Date Inducted: 10 Oct 2006
Sport: Water Polo
Hall Of Fame

Debbie Watson OAM - Water Polo

Debbie Watson is arguably the finest women's water polo player that Australia has produced. Worldwide, she is the only female water polo player to have won gold at World Cup, World Championship and Olympic level.

Watson's career spanned 17 years, becoming a member of the national water polo team in 1983. She captained Australia from 1991 to 1995 and was voted the best player in the world in 1993. Watson led Australia to a string of World Cup and World Championship victories including the 1984 and 1995 World Cups and the 1986 World Championships. She was also a part of the winning team at international tournaments in Italy, Holland, Hungary and the USA.

In 1995 Watson retired from international competition having achieved far beyond all of her original goals, but continued promoting women's water polo for inclusion in the Olympic Games. In 1998, for the first time in history, women's water polo was added to the Olympic program and was set to debut at the 2000 Sydney Olympic Games. Not only was Watson instrumental in the inclusion of women's water polo but she was inspired by its inclusion and returned to the pool after a three year absence.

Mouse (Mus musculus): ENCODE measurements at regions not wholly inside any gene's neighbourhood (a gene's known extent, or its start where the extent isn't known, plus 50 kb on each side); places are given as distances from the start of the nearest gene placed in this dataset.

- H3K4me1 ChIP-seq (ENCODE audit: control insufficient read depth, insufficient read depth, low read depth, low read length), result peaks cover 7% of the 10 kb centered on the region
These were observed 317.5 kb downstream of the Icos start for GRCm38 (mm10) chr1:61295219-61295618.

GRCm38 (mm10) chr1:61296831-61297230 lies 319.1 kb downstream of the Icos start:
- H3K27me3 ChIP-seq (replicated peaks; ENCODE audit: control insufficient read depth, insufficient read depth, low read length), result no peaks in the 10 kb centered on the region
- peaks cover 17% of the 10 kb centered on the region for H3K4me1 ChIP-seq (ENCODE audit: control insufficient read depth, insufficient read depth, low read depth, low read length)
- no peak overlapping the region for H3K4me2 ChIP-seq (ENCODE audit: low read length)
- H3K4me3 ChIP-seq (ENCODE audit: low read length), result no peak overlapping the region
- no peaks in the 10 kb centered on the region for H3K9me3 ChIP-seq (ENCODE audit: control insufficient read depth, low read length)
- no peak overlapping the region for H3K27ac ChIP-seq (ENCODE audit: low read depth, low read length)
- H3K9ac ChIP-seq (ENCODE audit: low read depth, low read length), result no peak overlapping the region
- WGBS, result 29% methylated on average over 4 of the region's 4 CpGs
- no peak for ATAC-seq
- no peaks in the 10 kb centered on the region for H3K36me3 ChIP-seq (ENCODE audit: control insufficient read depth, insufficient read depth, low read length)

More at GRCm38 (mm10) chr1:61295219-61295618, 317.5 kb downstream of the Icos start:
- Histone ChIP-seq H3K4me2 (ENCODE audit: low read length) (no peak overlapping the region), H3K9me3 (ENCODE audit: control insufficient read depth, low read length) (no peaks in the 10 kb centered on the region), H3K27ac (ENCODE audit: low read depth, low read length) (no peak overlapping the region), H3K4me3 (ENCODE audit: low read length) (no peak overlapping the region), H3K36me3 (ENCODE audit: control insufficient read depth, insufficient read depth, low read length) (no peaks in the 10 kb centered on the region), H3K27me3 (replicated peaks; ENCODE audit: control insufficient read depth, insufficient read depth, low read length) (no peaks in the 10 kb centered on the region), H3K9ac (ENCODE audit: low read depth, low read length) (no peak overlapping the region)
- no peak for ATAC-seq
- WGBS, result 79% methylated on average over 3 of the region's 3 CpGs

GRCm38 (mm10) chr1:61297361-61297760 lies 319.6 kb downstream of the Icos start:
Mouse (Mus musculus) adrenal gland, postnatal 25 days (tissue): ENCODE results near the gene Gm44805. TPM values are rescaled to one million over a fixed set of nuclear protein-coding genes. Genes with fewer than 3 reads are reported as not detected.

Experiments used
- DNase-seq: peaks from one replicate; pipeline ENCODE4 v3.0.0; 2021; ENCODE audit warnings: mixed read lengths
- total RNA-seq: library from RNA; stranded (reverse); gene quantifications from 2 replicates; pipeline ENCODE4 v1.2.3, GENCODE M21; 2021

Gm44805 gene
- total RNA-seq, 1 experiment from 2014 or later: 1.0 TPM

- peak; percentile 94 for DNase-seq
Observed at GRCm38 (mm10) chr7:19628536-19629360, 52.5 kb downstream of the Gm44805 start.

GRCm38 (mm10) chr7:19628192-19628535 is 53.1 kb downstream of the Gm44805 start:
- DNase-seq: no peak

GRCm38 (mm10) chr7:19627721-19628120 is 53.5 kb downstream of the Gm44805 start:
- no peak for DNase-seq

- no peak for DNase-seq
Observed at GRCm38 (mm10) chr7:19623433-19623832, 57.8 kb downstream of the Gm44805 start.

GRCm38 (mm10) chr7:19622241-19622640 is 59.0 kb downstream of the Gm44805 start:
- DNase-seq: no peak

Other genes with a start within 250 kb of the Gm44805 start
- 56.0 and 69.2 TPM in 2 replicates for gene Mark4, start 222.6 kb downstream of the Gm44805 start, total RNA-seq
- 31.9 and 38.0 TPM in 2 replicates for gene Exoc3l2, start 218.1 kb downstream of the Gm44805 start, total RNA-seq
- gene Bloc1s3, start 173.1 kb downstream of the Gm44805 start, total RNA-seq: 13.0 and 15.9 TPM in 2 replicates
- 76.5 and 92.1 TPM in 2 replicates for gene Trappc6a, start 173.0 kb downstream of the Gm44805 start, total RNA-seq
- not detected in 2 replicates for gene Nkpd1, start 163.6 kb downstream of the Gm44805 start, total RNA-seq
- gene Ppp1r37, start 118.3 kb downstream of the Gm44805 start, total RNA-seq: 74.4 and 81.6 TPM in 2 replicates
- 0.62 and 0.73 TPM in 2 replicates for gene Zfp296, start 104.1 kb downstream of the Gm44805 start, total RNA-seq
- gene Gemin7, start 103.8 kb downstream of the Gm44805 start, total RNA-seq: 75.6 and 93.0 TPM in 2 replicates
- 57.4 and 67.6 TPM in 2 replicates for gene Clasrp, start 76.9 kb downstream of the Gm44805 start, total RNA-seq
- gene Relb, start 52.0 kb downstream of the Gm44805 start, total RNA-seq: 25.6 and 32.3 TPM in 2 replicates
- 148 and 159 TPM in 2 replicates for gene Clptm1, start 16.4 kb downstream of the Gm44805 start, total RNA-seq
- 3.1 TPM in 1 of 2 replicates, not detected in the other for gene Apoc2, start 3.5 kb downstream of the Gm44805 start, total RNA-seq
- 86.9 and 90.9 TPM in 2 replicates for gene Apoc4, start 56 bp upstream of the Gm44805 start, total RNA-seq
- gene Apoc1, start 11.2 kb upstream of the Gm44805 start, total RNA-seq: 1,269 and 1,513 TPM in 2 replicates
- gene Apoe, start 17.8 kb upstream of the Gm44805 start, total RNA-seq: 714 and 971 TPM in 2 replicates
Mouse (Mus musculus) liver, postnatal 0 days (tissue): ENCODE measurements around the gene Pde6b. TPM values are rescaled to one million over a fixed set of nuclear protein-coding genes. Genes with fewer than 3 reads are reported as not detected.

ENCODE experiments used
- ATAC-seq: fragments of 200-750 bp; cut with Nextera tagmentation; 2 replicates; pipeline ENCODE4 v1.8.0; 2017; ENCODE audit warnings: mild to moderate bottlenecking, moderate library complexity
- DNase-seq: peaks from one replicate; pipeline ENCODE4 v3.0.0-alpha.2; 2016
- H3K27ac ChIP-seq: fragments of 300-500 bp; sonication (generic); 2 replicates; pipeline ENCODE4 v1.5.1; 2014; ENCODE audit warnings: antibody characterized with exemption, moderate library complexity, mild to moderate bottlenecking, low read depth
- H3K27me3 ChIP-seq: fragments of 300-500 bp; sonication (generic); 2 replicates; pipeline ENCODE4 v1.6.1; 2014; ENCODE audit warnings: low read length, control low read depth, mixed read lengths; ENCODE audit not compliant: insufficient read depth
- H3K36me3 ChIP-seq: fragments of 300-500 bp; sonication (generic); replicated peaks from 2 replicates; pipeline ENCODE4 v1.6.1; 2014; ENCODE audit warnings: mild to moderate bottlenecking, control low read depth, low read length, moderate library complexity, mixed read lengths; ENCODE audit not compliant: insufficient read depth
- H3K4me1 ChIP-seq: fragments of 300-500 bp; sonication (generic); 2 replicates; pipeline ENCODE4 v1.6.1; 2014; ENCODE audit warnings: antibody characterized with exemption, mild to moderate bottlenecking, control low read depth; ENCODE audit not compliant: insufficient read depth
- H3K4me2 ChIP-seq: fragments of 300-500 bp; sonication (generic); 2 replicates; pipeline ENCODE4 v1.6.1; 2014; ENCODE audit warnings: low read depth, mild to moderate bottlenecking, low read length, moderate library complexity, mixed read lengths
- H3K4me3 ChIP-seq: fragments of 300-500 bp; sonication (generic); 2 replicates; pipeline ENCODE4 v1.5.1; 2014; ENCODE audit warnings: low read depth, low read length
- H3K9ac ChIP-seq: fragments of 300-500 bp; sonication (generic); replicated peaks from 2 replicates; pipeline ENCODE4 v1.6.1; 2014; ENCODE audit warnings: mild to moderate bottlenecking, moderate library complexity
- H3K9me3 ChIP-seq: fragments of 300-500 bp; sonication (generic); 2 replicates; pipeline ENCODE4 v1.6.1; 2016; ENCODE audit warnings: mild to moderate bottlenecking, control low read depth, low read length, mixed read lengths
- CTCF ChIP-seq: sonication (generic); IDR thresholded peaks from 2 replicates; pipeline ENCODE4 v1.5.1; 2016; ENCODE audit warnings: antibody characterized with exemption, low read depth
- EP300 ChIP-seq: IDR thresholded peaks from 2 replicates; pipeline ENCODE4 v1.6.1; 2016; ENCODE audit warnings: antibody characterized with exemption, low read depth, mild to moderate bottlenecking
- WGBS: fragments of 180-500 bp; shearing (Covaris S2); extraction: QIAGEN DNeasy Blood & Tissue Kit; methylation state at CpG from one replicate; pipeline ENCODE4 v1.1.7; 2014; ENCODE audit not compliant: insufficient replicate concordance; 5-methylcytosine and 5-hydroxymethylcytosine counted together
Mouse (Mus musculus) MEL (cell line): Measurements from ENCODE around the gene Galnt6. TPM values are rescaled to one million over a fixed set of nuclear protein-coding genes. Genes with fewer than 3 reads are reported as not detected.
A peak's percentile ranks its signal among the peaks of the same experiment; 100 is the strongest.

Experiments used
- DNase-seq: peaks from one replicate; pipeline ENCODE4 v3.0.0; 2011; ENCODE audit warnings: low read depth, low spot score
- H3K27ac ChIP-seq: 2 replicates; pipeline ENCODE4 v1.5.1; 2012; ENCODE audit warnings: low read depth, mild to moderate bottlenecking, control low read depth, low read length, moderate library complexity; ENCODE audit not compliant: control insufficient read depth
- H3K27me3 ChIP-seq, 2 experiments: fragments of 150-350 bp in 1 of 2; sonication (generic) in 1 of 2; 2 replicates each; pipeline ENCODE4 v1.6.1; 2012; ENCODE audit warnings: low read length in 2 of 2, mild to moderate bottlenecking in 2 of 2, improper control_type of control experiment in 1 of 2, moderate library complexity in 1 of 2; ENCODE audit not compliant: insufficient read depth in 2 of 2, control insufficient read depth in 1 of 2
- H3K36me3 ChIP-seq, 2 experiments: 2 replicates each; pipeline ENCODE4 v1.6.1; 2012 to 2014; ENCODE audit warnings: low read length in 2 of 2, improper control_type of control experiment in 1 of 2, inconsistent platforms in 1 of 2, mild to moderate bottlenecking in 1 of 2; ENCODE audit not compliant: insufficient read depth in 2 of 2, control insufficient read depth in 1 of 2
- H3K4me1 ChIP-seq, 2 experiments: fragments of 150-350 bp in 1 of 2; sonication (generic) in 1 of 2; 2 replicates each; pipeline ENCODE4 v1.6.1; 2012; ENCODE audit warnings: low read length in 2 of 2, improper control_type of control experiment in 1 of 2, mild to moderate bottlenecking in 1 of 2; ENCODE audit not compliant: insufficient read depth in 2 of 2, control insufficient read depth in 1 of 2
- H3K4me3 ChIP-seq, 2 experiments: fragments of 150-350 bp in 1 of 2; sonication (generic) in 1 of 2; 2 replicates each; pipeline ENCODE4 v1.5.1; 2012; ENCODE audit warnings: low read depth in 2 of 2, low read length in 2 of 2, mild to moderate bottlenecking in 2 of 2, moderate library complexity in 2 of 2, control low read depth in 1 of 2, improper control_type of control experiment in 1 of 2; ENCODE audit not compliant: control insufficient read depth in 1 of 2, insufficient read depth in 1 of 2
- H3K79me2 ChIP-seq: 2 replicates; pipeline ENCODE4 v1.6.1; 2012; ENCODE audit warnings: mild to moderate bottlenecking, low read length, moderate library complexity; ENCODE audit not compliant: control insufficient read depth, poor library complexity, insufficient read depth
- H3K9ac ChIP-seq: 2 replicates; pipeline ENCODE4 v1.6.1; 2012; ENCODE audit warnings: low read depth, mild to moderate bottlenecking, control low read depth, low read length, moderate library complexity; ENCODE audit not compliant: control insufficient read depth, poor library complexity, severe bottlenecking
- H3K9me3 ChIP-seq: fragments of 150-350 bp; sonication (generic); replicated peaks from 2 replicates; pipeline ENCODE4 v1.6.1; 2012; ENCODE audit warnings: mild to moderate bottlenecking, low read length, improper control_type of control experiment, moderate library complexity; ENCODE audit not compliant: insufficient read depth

Watson worked hard and successfully regained selection on the national team. She played a major role in the crucial matches and became a part of history when Australia won and became the first Olympic Games water polo gold medallist.

Watson retired from playing at national level after the Games, however she is still very involved in the sport. She introduced the annual 'Debbie Watson Scholarship' for the New South Wales Institute of Sport "U/21 player who has the potential to play for Australia". Watson is the NSW Institute of Sport Senior Development Coach and recently toured with the Australian team in Europe as the Australian Assistant Water Polo Coach. Watson has also commentated at the 1998 World Championships and hopes to do more.

In 2001, Watson was awarded the Medal of the Order of Australia (OAM) for service to sport as a gold medallist at the 2000 Sydney Olympic Games.

Proudly Supported By
Follow Us
Videos E-news
Facebook Subscribe
When considering the stature of an athlete or for that matter any person, I set great store in certain qualities which I believe to be essential in addition to skill. They are that the person conducts his of her life with dignity, with integrity, courage, and perhaps most of all, with modesty. These virtues are totally compatible with pride, ambition, and competitiveness.